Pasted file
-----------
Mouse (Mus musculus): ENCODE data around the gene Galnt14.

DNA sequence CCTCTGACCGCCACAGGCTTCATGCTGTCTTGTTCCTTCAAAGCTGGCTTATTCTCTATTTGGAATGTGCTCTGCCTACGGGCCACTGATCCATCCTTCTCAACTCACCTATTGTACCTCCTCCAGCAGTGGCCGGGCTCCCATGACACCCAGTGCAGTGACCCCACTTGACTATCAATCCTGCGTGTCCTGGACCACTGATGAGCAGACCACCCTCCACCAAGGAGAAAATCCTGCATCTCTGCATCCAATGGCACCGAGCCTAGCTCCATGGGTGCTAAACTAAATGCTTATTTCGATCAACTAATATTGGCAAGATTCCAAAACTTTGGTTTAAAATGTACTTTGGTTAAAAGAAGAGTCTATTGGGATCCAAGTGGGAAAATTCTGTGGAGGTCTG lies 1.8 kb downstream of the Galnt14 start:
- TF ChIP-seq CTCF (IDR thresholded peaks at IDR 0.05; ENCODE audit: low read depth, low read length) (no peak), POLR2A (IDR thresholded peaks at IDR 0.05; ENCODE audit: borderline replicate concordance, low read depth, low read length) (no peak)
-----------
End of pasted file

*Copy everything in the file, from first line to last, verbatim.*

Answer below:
Mouse (Mus musculus): ENCODE data around the gene Galnt14.

DNA sequence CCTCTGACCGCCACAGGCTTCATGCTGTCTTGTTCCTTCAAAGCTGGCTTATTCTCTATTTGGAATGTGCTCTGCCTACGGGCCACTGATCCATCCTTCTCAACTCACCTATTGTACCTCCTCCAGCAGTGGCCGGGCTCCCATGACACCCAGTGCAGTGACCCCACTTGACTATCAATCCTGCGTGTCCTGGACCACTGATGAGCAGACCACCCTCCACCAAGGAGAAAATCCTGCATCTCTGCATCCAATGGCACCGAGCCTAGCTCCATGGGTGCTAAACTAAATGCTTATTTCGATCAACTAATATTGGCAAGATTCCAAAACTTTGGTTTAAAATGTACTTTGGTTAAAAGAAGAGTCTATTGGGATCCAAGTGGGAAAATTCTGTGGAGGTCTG lies 1.8 kb downstream of the Galnt14 start:
- TF ChIP-seq CTCF (IDR thresholded peaks at IDR 0.05; ENCODE audit: low read depth, low read length) (no peak), POLR2A (IDR thresholded peaks at IDR 0.05; ENCODE audit: borderline replicate concordance, low read depth, low read length) (no peak)